The following HTML text is provided to enhance online
readability. Many aspects of typography translate only awkwardly to HTML.
Please use the page image
as the authoritative form to ensure accuracy.
Inquiry and the National Science Education Standards: A Guide for Teaching and Learning
stands of dead trees at other places along the coast in both Oregon and Washington. He wondered, “What
could have killed so many trees over so wide an area?”
Reflecting on his knowledge of earthquakes, crustal plate boundaries, and subsidence along coastlines, the geologist searched for possible explanations. “Did the trees die at the same time?” “Was their death related to nearby volcanic activity or some kind of biological blight?” “Given their coastal location, was there some relationship between the salt water and the destruction of the forests?”
He pursued his first question by dating the outer rings of the trees using carbon 14 radiometric methods. He found that they all had died about 300 years ago. As for the cause of the trees’ death, his mapping indicated no evidence for widespread volcanic deposits in the areas of dead forests. Furthermore, the trees were not burned, nor did careful examination indicate any evidence of insect infestation.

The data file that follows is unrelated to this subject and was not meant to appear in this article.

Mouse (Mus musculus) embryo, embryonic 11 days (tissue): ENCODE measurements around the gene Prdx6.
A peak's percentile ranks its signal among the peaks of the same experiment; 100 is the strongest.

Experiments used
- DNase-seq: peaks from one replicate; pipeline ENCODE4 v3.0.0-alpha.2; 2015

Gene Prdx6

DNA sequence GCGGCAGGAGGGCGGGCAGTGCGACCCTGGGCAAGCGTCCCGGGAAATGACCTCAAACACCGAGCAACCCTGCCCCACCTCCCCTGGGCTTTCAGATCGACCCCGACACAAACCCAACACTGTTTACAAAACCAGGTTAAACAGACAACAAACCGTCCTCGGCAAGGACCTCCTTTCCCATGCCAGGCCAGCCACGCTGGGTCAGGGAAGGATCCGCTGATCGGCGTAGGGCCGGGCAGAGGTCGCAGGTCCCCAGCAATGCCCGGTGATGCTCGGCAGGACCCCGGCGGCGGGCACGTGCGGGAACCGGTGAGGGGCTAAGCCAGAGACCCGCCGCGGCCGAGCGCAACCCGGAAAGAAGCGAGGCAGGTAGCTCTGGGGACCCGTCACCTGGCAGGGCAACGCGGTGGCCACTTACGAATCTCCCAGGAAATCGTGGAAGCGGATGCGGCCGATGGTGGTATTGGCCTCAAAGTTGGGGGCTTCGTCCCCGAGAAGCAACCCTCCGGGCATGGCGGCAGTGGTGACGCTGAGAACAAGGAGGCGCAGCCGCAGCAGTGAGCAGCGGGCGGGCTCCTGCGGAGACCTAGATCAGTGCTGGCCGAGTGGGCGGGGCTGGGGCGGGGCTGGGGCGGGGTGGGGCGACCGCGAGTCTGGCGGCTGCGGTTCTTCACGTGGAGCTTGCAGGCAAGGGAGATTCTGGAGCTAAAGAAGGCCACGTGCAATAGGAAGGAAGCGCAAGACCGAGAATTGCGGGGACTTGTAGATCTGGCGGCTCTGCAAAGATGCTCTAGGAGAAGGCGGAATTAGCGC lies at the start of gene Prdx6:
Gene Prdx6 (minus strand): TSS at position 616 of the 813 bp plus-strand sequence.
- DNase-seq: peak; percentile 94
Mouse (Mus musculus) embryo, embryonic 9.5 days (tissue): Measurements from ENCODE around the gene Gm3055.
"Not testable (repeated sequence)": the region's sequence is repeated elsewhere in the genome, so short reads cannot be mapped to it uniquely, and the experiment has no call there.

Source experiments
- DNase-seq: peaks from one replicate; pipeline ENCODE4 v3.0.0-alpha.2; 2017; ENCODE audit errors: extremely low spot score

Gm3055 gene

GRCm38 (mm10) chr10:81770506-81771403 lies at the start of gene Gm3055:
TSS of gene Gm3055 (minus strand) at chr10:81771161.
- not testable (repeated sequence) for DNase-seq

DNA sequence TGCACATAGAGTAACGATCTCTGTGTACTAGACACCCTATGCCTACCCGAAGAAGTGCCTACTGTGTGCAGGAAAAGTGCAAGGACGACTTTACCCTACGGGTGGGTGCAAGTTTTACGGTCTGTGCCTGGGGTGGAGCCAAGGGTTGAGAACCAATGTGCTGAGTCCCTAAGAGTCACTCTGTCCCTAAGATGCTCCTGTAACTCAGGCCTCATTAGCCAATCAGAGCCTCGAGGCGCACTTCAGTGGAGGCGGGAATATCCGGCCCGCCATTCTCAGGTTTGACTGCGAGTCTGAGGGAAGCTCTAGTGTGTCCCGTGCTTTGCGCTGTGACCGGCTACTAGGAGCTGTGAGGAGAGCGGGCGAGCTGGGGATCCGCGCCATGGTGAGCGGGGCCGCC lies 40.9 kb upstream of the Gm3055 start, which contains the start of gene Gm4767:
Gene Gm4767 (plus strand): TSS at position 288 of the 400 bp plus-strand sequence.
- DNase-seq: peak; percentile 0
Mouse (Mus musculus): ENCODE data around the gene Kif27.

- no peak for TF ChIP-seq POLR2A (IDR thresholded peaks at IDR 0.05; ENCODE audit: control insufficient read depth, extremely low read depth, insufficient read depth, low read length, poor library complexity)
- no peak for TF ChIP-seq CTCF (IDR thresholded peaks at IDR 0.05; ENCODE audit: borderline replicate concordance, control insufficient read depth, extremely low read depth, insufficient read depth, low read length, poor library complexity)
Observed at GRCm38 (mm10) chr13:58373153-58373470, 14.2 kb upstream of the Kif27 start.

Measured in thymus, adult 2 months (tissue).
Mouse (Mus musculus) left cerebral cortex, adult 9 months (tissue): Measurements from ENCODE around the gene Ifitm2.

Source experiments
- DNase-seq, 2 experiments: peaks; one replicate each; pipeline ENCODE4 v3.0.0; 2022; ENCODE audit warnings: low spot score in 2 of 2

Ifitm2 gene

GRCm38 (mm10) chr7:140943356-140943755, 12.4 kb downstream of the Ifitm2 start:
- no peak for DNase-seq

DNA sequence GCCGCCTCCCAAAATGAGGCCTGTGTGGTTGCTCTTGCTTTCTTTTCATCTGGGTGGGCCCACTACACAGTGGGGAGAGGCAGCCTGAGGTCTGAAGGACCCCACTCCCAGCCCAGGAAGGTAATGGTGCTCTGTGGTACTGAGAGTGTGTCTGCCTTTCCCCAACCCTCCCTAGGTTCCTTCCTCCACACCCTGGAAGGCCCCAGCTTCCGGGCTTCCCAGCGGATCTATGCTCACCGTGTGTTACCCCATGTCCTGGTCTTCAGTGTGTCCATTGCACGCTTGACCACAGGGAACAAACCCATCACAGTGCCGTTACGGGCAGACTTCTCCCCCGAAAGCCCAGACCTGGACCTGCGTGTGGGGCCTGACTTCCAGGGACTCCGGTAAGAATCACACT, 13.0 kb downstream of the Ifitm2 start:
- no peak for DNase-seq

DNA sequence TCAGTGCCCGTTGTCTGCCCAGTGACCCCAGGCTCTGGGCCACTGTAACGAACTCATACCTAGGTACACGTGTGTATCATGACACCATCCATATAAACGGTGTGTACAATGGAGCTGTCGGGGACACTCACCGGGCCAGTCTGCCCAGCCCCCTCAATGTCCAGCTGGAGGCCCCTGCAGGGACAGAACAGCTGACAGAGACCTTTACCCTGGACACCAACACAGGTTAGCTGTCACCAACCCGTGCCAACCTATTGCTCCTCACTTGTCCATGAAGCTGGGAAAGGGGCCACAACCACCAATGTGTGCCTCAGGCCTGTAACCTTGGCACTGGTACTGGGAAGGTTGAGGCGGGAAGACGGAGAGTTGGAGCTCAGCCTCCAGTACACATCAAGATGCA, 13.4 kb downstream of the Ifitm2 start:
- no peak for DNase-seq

Gathersevidence usingtechnology andmathematics
The geologist began thinking about the possible role of salt water in killing the trees. He recalled that a large section of the Alaskan coast dropped below sea level in 1964 when the tectonic plate that underlies much of the Pacific Ocean plunged beneath the North American tectonic plate that Alaska sits on as the result of a major “subduction zone earthquake.” Many square miles of coastal forests in Alaska died when the coastline dropped and they were submerged in salt water following the earthquake. He knew that a similar subduction zone lies beneath the Washington and Oregon coast and gives rise to the volcanoes of the Cascade mountains. He wondered whether the trees in Washington and Oregon might have been drowned by sea water when a large section of the coast subsided during an earthquake 300 years ago.
To check this explanation, he collected more data. He examined the sediments in the area. Well-preserved sections of sediment exposed in the banks of streams inland from the stands of dead trees showed a clean